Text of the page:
• 13. Warden Pear
    • Type: Culinary Pear
    • Origin: Old Warden, Bedfordshire, 1600
    • Pick: Oct
    • Eat: Nov-Mar
    Other information

    The name is derived from the Cistercian Abbey at Warden, where the fruit may have originated, possibly as early as the 1300s. The flesh is coarse and firm. Excellent for bottling and roasting. Large green flushed brown. Sweet.

  • 14. Chivers Delight
    • Type: Dessert Apple
    • Origin: Histon, Cambridgeshire, 1920
    • Pick: Oct
    • Eat: Nov-Jan
    Other information

    Raised by Stephen Chivers of Histon. Sweet crisp, flavour. A good garden apple. Medium large flushed green red. Sweet.

  • 15. Suffolk Pink
    • Type: Dessert Apple
    • Origin: Earl Stonham, Suffolk, 1990
    • Pick: Sept
    • Eat: Sept-Oct
    Other information

    Our youngest variety – a ‘sport’ of the New Zealand apple Gala, which was found growing in orchards at Earl Stonham. Now enjoying some commercial success locally. Medium flushed pink. Sweet.

  • 16. Lady Hollendale
    • Type: Dessert Apple
    • Origin: Cambridgeshire, 1920
    • Pick: Aug
    • Eat: Aug
    Other information

    This apple was sold at the Wisbech fruit markets in the 1920s and 30s. The crisp and juicy apple doesn’t keep – eat within a week of picking! Medium flushed red. Sweet.

  • 17. Histon Favourite
    • Type: Dessert Apple
    • Origin: Histon, Cambridgeshire, 1800
    • Pick: Sept
    • Eat: Oct-Dec
    Other information

    Raised by John Chivers of Histon. The apple has a sharp and crisp flavour when picked, mellowing with storage. Good for cooking too. Medium large yellow. Slightly acidic.

  • 18. Discovery
    • Type: Dessert Apple
    • Origin: Langham, Essex, 1949
    • Pick: Aug
    • Eat: Aug-Sept
    Other information

    The Beaujolais Nouveau of apples – an early variety grown commercially in the UK. Lacks flavour if picked too early so leave until the apples have developed a red skin. Medium large flushed red. Sweet.

  • 19. Lord Peckover
    • Type: Dessert Apple
    • Origin: Wisbech, Cambridgeshire, 1926
    • Pick: Aug
    • Eat: Aug
    Other information

    An apple from Peckover House gardens in Wisbech. The skin has a peach-like white bloom. A very early dessert variety, best eaten in August. Medium large flushed pink. Sweet.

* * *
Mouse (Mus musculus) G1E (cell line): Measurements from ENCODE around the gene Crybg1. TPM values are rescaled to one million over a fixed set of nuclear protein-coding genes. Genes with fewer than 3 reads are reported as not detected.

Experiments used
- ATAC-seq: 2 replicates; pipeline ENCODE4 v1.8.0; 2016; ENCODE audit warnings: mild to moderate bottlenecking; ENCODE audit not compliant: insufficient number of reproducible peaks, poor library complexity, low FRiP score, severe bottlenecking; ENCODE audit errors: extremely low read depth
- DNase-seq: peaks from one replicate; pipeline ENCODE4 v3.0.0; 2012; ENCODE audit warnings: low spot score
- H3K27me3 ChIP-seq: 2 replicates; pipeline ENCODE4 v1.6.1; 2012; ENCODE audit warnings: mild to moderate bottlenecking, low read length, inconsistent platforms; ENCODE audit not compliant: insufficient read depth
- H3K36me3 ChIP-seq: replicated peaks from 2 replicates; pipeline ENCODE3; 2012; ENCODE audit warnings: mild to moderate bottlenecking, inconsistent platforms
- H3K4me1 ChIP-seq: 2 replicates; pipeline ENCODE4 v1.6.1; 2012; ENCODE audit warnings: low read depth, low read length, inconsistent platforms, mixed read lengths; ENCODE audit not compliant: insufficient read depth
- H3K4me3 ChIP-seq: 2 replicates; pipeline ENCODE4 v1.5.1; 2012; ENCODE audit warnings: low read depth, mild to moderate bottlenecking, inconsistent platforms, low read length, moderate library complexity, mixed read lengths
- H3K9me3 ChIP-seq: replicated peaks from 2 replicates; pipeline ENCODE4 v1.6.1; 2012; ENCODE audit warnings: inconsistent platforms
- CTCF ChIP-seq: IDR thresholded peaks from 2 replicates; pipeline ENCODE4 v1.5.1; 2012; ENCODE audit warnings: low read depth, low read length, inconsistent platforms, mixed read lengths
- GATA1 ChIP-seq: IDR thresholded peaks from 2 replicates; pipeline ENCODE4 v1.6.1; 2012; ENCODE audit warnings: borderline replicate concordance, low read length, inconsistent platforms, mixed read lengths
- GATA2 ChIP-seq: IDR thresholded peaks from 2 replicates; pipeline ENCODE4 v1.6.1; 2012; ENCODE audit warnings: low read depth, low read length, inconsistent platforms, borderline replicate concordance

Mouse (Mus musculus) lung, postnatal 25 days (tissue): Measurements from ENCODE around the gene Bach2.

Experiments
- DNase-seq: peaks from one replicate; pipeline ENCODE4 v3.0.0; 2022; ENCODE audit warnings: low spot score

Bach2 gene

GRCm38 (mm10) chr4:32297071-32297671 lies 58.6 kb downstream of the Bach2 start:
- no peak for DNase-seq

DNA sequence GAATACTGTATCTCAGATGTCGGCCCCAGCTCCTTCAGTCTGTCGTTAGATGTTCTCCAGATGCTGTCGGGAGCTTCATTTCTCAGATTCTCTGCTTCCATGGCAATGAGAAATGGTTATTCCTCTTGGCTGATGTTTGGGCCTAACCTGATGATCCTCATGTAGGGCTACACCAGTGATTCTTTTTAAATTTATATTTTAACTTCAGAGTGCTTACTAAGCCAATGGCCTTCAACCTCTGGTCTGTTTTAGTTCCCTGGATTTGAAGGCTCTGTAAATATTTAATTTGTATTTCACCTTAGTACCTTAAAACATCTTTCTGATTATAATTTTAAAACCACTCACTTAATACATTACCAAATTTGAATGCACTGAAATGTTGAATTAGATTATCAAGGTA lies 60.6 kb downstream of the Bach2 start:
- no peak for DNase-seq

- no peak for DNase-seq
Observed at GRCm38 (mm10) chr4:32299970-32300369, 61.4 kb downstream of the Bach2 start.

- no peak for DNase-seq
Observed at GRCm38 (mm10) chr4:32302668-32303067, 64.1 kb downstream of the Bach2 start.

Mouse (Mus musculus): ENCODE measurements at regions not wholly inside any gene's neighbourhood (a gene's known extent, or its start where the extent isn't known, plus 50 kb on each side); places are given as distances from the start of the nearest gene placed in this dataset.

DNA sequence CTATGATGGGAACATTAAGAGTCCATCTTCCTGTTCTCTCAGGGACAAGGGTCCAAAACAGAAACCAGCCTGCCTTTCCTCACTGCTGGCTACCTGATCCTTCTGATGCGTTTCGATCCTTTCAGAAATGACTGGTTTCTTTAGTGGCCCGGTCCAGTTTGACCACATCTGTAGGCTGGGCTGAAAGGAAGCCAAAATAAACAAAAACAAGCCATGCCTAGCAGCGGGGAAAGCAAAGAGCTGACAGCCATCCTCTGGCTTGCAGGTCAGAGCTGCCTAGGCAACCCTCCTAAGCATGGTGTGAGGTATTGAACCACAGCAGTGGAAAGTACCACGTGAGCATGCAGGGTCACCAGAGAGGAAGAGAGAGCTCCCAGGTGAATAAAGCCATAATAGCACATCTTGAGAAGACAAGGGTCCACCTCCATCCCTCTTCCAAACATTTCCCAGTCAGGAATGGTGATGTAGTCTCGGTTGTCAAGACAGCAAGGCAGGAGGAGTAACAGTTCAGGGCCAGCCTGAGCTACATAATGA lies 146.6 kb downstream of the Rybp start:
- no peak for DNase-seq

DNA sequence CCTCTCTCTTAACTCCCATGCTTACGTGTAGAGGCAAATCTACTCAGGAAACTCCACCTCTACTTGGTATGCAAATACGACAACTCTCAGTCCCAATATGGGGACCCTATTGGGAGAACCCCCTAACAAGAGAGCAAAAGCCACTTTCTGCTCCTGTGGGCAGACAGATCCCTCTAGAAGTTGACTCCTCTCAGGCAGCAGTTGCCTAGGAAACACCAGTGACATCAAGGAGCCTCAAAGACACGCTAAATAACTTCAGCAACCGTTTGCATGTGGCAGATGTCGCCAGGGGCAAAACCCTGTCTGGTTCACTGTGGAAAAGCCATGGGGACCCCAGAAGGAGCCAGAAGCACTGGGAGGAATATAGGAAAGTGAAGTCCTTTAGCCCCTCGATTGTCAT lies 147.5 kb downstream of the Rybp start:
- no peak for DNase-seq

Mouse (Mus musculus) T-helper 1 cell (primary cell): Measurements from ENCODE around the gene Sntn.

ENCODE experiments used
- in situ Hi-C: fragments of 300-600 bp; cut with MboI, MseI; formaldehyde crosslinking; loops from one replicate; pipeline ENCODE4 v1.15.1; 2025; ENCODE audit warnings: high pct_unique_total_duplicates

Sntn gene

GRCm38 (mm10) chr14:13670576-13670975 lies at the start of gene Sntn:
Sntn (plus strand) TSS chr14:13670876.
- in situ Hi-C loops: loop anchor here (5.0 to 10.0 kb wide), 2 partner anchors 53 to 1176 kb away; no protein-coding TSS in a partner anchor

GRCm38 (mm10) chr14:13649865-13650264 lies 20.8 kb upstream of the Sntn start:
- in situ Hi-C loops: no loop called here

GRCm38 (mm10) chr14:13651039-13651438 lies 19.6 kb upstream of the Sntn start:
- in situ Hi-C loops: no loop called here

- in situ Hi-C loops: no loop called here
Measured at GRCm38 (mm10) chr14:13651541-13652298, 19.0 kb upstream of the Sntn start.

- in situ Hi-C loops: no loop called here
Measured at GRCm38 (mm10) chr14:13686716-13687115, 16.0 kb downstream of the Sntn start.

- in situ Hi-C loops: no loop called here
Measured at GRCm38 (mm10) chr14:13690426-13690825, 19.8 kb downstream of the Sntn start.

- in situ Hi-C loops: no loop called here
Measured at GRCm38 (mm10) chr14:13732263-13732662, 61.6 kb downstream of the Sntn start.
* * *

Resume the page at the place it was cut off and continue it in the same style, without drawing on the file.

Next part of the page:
Central Circle

A clearing created by the 7 apple trees associated with Histon, Impington, Cottenham and Cambridge. For community use or an outdoor classroom for the local schools. Planted in February 2013.

  • 20. Wayside
    • Type: Dessert Apple
    • Origin: Cambridge, 1930
    • Pick: Sept
    • Eat: Oct-Nov
    Other information

    Raised by Miss Cunningham of ‘Wayside’, Huntington Road, Cambridge. The apple has distinctive fruity-tasting crisp flesh. Medium large reinette. Sweet.

  • 21. Jolly Miller
    • Type: Culinary Apple
    • Origin: Cottenham, Cambridgeshire, 1883
    • Pick: Sept
    • Eat: Sept-Oct
    Other information

    Once popular in the Cottenham area, this tree is possiibly named after the village Public House where fruit was once traded. A lost apple that was rediscovered in 2005. Medium yellow flushed red. Slightly acidic.

  • 22. Histon Favourite
    • Type: Dessert Apple
    • Origin: Histon, Cambridgeshire, 1800
    • Pick: Sept
    • Eat: Oct-Dec
    Other information

    Raised by John Chivers of Histon. The apple has a sharp and crisp flavour when picked, mellowing with storage. Good for cooking too. Medium large yellow. Slightly acidic.

  • 23. Cottenham Seedling
    • Type: Culinary Apple
    • Origin: Cottenham, Cambridgeshire, 1923
    • Pick: Oct
    • Eat: Nov-Mar
    Other information

    Raised by Robert Norman of Cottenham. A long keeping cooking apple once popular with gardeners and commercial growers around Cambridge. Cooks to a bright lemon puree with excellent flavour. Medium yellow flushed red. Slightly acidic.

  • 24. Murfitt’s Seedling
    • Type: Culinary Apple